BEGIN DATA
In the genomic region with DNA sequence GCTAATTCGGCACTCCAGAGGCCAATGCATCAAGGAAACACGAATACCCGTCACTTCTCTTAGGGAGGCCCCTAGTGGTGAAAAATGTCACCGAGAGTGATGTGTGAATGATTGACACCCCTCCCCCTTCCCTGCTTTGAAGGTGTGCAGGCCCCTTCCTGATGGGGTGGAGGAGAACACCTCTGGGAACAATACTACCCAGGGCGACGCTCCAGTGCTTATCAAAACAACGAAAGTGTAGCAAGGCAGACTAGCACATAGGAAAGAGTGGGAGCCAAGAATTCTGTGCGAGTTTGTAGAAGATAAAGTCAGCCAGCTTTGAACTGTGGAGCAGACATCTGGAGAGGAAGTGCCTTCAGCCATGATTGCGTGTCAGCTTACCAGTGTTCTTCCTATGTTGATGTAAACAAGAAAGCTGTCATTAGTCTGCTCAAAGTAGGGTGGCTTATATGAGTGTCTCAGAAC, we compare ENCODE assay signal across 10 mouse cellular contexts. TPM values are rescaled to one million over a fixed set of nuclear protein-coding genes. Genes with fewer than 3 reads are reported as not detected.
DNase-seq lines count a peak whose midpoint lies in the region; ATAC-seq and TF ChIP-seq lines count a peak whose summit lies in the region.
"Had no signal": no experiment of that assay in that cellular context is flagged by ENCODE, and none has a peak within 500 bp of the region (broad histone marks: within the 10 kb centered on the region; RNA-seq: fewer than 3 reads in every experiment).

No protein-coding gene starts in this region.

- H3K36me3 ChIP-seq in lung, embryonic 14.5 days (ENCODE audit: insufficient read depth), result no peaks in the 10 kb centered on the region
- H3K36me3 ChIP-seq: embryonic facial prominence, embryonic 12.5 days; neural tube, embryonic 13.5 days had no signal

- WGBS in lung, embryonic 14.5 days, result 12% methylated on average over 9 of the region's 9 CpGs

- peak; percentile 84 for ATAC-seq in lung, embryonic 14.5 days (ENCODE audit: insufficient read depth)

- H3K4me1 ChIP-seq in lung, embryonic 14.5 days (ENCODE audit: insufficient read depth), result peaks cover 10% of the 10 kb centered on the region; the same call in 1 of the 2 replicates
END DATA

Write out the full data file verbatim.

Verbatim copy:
In the genomic region with DNA sequence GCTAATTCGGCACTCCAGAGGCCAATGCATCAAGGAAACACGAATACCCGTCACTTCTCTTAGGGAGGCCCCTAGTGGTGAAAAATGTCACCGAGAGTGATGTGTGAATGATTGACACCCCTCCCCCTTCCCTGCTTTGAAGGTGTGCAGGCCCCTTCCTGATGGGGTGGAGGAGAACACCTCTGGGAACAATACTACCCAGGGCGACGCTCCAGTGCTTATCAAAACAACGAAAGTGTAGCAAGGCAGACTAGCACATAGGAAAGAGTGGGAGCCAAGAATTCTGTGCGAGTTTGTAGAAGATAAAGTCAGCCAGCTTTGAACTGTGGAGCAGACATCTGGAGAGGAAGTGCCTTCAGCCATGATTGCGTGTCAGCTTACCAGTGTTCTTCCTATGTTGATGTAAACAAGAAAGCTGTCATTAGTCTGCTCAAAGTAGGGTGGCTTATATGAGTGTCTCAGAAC, we compare ENCODE assay signal across 10 mouse cellular contexts. TPM values are rescaled to one million over a fixed set of nuclear protein-coding genes. Genes with fewer than 3 reads are reported as not detected.
DNase-seq lines count a peak whose midpoint lies in the region; ATAC-seq and TF ChIP-seq lines count a peak whose summit lies in the region.
"Had no signal": no experiment of that assay in that cellular context is flagged by ENCODE, and none has a peak within 500 bp of the region (broad histone marks: within the 10 kb centered on the region; RNA-seq: fewer than 3 reads in every experiment).

No protein-coding gene starts in this region.

- H3K36me3 ChIP-seq in lung, embryonic 14.5 days (ENCODE audit: insufficient read depth), result no peaks in the 10 kb centered on the region
- H3K36me3 ChIP-seq: embryonic facial prominence, embryonic 12.5 days; neural tube, embryonic 13.5 days had no signal

- WGBS in lung, embryonic 14.5 days, result 12% methylated on average over 9 of the region's 9 CpGs

- peak; percentile 84 for ATAC-seq in lung, embryonic 14.5 days (ENCODE audit: insufficient read depth)

- H3K4me1 ChIP-seq in lung, embryonic 14.5 days (ENCODE audit: insufficient read depth), result peaks cover 10% of the 10 kb centered on the region; the same call in 1 of the 2 replicates